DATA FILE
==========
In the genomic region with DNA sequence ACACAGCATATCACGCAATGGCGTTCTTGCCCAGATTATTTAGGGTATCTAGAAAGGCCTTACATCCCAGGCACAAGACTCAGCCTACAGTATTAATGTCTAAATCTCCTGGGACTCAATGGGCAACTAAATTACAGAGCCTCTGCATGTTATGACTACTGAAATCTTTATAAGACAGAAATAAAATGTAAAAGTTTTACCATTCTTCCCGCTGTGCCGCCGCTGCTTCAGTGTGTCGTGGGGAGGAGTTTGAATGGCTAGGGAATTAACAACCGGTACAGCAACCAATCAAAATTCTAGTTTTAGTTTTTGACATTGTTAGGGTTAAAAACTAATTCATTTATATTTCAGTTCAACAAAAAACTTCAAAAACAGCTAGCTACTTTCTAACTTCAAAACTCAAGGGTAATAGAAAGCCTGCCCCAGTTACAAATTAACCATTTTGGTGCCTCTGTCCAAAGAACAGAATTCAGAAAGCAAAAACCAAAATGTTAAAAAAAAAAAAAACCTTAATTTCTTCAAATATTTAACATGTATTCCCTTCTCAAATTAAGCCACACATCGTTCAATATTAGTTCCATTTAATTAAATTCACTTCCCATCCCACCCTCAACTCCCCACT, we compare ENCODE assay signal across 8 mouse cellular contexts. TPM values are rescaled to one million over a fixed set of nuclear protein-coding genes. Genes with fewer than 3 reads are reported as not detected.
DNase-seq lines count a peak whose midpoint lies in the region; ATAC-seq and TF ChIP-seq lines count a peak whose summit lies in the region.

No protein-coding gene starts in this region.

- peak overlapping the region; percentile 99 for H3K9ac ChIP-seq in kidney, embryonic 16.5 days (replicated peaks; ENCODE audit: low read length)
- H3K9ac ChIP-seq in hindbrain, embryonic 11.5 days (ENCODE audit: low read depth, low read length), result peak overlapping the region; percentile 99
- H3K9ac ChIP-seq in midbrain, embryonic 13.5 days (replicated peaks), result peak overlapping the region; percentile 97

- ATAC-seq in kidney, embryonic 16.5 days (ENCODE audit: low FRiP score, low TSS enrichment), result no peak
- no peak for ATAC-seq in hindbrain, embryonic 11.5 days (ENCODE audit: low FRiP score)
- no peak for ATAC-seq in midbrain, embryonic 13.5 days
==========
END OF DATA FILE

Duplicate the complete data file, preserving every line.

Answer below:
In the genomic region with DNA sequence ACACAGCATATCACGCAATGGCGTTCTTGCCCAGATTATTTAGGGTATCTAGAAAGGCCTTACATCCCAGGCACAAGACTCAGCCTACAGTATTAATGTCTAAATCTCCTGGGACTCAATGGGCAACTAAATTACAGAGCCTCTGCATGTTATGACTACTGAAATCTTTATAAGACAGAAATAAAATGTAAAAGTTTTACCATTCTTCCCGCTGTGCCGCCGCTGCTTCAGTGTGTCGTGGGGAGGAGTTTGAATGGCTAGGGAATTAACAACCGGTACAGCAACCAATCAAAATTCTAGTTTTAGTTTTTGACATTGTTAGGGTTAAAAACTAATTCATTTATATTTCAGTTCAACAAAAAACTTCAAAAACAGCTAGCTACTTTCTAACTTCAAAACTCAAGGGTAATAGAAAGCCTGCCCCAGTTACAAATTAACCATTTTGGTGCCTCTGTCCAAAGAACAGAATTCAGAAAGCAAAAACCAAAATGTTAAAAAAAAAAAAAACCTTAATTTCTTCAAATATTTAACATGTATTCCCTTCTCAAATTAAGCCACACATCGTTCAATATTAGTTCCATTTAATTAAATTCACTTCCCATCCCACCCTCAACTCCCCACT, we compare ENCODE assay signal across 8 mouse cellular contexts. TPM values are rescaled to one million over a fixed set of nuclear protein-coding genes. Genes with fewer than 3 reads are reported as not detected.
DNase-seq lines count a peak whose midpoint lies in the region; ATAC-seq and TF ChIP-seq lines count a peak whose summit lies in the region.

No protein-coding gene starts in this region.

- peak overlapping the region; percentile 99 for H3K9ac ChIP-seq in kidney, embryonic 16.5 days (replicated peaks; ENCODE audit: low read length)
- H3K9ac ChIP-seq in hindbrain, embryonic 11.5 days (ENCODE audit: low read depth, low read length), result peak overlapping the region; percentile 99
- H3K9ac ChIP-seq in midbrain, embryonic 13.5 days (replicated peaks), result peak overlapping the region; percentile 97

- ATAC-seq in kidney, embryonic 16.5 days (ENCODE audit: low FRiP score, low TSS enrichment), result no peak
- no peak for ATAC-seq in hindbrain, embryonic 11.5 days (ENCODE audit: low FRiP score)
- no peak for ATAC-seq in midbrain, embryonic 13.5 days